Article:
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It did count, as a matter of fact. Not that this is important in any way to this new post but I knew you were all curious and wondering and I just couldn’t leave the thought unanswered. So now that we have that out of the way I will cast a few more useless facts and we can move on. Less than ten percent of the recruits managed to pass on their first attempt, only sixty percent passed by the end of their fourth, there were six broken bones in all and a lot of bloody noses. Yes. I made that up. Sorry.


Mr. Sweeper was happy with the way it turned out. He was surprised by the level of competency his snivelling-worm recruits displayed and told them so. Word for word . . . almost. There is, lamentably, a PG13 rating on this website and what he actually said would have minors’ mothers burning torches and lynching members quicker than you can say, “supercalifragilisticexpialidocious.” We did have to give them enough time to get on the phones, yes. No, no, I agree, they didn’t have to burn down your porch.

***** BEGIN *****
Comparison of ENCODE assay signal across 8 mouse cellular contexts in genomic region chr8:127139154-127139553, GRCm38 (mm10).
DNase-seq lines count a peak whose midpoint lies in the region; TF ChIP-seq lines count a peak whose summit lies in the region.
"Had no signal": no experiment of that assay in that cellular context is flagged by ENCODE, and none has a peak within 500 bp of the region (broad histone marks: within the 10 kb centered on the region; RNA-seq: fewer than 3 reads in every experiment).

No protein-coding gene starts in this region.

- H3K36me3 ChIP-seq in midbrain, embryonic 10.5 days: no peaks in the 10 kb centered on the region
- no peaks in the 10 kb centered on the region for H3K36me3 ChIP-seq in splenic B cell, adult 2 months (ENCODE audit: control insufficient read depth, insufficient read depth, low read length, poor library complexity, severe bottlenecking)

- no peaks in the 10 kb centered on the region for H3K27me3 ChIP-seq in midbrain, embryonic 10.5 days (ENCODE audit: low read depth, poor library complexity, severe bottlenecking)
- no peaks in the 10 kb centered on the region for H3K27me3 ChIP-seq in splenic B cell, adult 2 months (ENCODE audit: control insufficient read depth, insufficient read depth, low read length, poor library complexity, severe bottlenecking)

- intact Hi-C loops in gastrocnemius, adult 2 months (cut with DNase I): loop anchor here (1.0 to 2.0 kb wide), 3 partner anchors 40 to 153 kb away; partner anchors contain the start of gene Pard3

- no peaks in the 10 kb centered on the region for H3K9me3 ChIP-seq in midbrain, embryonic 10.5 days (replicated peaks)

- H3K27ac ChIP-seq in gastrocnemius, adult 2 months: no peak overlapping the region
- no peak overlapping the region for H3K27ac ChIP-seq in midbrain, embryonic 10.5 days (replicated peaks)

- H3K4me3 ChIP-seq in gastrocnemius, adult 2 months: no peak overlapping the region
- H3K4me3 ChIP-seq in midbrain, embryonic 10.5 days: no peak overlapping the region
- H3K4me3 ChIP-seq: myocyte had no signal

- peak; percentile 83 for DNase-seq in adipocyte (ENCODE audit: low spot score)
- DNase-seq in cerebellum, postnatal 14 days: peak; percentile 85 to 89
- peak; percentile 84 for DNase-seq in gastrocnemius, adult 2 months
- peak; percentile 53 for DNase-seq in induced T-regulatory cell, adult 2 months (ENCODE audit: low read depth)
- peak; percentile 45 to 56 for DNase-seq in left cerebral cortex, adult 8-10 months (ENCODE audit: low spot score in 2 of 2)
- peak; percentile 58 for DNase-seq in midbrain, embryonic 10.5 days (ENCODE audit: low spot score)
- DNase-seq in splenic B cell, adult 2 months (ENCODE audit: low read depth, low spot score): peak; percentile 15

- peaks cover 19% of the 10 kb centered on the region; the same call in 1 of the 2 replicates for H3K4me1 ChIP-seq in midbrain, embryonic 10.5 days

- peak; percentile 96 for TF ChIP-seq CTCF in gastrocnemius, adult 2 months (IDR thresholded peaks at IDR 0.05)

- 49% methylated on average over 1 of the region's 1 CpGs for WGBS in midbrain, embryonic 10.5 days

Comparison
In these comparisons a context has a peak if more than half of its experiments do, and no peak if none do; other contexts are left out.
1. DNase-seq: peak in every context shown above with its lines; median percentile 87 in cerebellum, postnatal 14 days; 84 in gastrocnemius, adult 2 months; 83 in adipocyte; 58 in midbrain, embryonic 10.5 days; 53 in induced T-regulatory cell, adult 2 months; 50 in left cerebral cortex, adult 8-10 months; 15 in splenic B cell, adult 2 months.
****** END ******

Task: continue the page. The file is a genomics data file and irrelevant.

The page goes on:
This next lesson, by relation to the one before it, was short. Again it involved ‘live combat stimulation’ with those dastardly painful, wooden weapons. That way, no one got cut so much as bludgeoned. The probability of losing a limb was a million to one thereabouts (forgetting for a moment that one in a million probabilities turn up eight times out of ten) and the most you had to worry about was some precious part of your anatomy shattering like a yard glass. Mr. Sweeper didn’t care, and frankly, neither do I.


There would be two opponents, average ability sailors, used to working in concert. No ‘cheap tricks’ would work against them. They were instructed, as before, to only take clean shots, if one could not be found they were ordered to parry, block and give the recruit experience trying to batter, or sneak, his or her way through defences. This sounds altogether easy, I know, and you’re waiting for the other foot. Here it is. Size nine and a half, by the way.


The recruit would have four ropes attached to his or her body: one around each wrist and one around each ankle. These ropes would be held by four rather hefty sailors whose idea of a recreational pursuit was seeing who could turn the mast the quickest. Single-handedly. This involved grasping a very thick heavy rope and pulling on it until the courses swivelled around the mast. Normally this would take every available crew member. I think you know what their job is already, but I shall tell you. Their job was to yank certain vital limbs out of the way at opportune and rather vital moments. They were very good at it.


OOC: You know the drill. Have fun.